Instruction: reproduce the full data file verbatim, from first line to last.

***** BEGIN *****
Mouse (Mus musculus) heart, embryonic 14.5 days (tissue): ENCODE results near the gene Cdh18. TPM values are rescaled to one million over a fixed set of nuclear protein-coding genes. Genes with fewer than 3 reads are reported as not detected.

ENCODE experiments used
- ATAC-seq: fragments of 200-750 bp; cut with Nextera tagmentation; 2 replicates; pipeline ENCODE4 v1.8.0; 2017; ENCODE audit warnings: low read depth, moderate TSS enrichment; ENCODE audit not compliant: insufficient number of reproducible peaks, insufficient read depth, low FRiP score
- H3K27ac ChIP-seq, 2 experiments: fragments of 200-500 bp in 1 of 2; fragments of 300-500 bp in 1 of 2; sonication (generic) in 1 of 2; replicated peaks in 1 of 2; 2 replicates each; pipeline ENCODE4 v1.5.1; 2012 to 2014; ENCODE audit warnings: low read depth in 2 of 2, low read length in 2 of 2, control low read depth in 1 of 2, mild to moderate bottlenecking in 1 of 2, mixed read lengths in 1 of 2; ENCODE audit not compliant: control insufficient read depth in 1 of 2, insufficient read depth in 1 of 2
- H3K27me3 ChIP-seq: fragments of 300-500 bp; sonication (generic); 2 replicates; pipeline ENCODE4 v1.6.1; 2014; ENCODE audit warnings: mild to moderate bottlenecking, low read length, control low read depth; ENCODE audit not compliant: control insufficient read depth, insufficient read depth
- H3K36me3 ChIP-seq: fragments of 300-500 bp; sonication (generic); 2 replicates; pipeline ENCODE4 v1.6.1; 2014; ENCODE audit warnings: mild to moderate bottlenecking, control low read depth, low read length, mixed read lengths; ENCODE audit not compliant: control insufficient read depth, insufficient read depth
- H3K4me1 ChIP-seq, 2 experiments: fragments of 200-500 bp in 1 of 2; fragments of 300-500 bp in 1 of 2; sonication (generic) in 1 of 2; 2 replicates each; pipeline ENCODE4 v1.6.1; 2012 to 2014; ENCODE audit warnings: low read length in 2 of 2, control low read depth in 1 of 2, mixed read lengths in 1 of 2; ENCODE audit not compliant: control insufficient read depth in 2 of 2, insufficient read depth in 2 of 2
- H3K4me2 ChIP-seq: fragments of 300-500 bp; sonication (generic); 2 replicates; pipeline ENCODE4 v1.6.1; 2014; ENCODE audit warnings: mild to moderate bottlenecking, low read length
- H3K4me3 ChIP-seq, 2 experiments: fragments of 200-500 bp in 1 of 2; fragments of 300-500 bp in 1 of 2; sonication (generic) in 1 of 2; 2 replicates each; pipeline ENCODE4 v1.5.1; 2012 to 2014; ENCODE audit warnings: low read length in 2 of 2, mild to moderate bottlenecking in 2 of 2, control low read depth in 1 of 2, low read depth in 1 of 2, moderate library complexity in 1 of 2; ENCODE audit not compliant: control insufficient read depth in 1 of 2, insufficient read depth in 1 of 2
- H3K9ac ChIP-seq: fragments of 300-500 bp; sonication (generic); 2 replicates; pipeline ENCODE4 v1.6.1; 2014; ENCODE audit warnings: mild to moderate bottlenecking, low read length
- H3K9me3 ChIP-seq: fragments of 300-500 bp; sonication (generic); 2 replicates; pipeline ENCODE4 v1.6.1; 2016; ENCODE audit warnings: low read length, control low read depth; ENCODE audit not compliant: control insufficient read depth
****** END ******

Mouse (Mus musculus) heart, embryonic 14.5 days (tissue): ENCODE results near the gene Cdh18. TPM values are rescaled to one million over a fixed set of nuclear protein-coding genes. Genes with fewer than 3 reads are reported as not detected.

ENCODE experiments used
- ATAC-seq: fragments of 200-750 bp; cut with Nextera tagmentation; 2 replicates; pipeline ENCODE4 v1.8.0; 2017; ENCODE audit warnings: low read depth, moderate TSS enrichment; ENCODE audit not compliant: insufficient number of reproducible peaks, insufficient read depth, low FRiP score
- H3K27ac ChIP-seq, 2 experiments: fragments of 200-500 bp in 1 of 2; fragments of 300-500 bp in 1 of 2; sonication (generic) in 1 of 2; replicated peaks in 1 of 2; 2 replicates each; pipeline ENCODE4 v1.5.1; 2012 to 2014; ENCODE audit warnings: low read depth in 2 of 2, low read length in 2 of 2, control low read depth in 1 of 2, mild to moderate bottlenecking in 1 of 2, mixed read lengths in 1 of 2; ENCODE audit not compliant: control insufficient read depth in 1 of 2, insufficient read depth in 1 of 2
- H3K27me3 ChIP-seq: fragments of 300-500 bp; sonication (generic); 2 replicates; pipeline ENCODE4 v1.6.1; 2014; ENCODE audit warnings: mild to moderate bottlenecking, low read length, control low read depth; ENCODE audit not compliant: control insufficient read depth, insufficient read depth
- H3K36me3 ChIP-seq: fragments of 300-500 bp; sonication (generic); 2 replicates; pipeline ENCODE4 v1.6.1; 2014; ENCODE audit warnings: mild to moderate bottlenecking, control low read depth, low read length, mixed read lengths; ENCODE audit not compliant: control insufficient read depth, insufficient read depth
- H3K4me1 ChIP-seq, 2 experiments: fragments of 200-500 bp in 1 of 2; fragments of 300-500 bp in 1 of 2; sonication (generic) in 1 of 2; 2 replicates each; pipeline ENCODE4 v1.6.1; 2012 to 2014; ENCODE audit warnings: low read length in 2 of 2, control low read depth in 1 of 2, mixed read lengths in 1 of 2; ENCODE audit not compliant: control insufficient read depth in 2 of 2, insufficient read depth in 2 of 2
- H3K4me2 ChIP-seq: fragments of 300-500 bp; sonication (generic); 2 replicates; pipeline ENCODE4 v1.6.1; 2014; ENCODE audit warnings: mild to moderate bottlenecking, low read length
- H3K4me3 ChIP-seq, 2 experiments: fragments of 200-500 bp in 1 of 2; fragments of 300-500 bp in 1 of 2; sonication (generic) in 1 of 2; 2 replicates each; pipeline ENCODE4 v1.5.1; 2012 to 2014; ENCODE audit warnings: low read length in 2 of 2, mild to moderate bottlenecking in 2 of 2, control low read depth in 1 of 2, low read depth in 1 of 2, moderate library complexity in 1 of 2; ENCODE audit not compliant: control insufficient read depth in 1 of 2, insufficient read depth in 1 of 2
- H3K9ac ChIP-seq: fragments of 300-500 bp; sonication (generic); 2 replicates; pipeline ENCODE4 v1.6.1; 2014; ENCODE audit warnings: mild to moderate bottlenecking, low read length
- H3K9me3 ChIP-seq: fragments of 300-500 bp; sonication (generic); 2 replicates; pipeline ENCODE4 v1.6.1; 2016; ENCODE audit warnings: low read length, control low read depth; ENCODE audit not compliant: control insufficient read depth